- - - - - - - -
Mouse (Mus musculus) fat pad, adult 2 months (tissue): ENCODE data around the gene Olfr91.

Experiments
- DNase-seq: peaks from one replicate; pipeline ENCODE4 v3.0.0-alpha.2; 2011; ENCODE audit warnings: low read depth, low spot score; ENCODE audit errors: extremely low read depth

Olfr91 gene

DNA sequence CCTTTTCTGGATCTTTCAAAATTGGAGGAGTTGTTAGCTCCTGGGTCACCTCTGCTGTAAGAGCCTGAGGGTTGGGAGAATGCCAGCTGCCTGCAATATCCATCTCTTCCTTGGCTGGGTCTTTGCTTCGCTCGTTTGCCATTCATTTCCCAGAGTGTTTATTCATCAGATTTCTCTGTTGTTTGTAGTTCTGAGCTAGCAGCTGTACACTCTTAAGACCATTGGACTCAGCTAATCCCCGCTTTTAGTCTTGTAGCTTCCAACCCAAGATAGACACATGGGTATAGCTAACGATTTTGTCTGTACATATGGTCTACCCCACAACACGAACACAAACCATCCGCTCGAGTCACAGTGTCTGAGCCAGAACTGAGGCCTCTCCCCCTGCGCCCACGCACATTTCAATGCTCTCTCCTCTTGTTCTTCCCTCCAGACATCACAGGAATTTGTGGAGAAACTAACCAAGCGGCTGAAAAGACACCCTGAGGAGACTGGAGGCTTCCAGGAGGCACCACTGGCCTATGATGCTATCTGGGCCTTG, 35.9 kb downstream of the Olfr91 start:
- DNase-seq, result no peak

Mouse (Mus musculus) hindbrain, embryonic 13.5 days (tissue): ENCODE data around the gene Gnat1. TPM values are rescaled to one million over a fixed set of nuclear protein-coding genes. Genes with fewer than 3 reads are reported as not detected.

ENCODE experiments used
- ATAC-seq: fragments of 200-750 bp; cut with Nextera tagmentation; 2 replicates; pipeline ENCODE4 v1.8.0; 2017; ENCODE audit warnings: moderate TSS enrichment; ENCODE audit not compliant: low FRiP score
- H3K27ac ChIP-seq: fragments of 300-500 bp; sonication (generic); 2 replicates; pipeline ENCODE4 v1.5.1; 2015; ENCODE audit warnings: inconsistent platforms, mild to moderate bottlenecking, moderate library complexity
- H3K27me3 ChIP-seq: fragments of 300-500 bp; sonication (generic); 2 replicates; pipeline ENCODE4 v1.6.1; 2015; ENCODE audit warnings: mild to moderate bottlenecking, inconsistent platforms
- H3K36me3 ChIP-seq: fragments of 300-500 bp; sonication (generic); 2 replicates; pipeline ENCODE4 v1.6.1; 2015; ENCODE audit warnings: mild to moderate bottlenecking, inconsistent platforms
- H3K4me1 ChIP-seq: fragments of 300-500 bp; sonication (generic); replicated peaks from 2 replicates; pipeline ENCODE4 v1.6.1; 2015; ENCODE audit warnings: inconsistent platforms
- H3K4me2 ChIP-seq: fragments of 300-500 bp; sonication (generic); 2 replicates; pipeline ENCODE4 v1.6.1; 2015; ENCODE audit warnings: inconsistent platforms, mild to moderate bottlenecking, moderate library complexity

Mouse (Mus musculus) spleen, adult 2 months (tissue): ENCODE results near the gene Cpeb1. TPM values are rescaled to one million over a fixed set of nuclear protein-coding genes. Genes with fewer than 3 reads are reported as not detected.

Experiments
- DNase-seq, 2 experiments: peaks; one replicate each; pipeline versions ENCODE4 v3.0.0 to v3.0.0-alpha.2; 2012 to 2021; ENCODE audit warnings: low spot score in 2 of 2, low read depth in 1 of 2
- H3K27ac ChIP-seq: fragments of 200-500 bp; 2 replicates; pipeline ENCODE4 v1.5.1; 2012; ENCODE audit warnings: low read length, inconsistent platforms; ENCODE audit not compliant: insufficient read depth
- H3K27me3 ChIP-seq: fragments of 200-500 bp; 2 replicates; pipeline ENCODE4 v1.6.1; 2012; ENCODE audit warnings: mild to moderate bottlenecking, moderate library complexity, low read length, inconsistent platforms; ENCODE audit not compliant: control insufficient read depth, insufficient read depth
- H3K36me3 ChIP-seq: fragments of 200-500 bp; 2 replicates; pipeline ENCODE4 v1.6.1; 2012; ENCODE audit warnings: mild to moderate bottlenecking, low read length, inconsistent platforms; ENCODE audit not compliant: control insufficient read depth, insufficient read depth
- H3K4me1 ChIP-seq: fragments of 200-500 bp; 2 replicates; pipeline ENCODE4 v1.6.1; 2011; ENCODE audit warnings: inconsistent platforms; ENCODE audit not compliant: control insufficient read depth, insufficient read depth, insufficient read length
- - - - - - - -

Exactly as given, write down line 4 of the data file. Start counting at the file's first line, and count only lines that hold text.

Olfr91 gene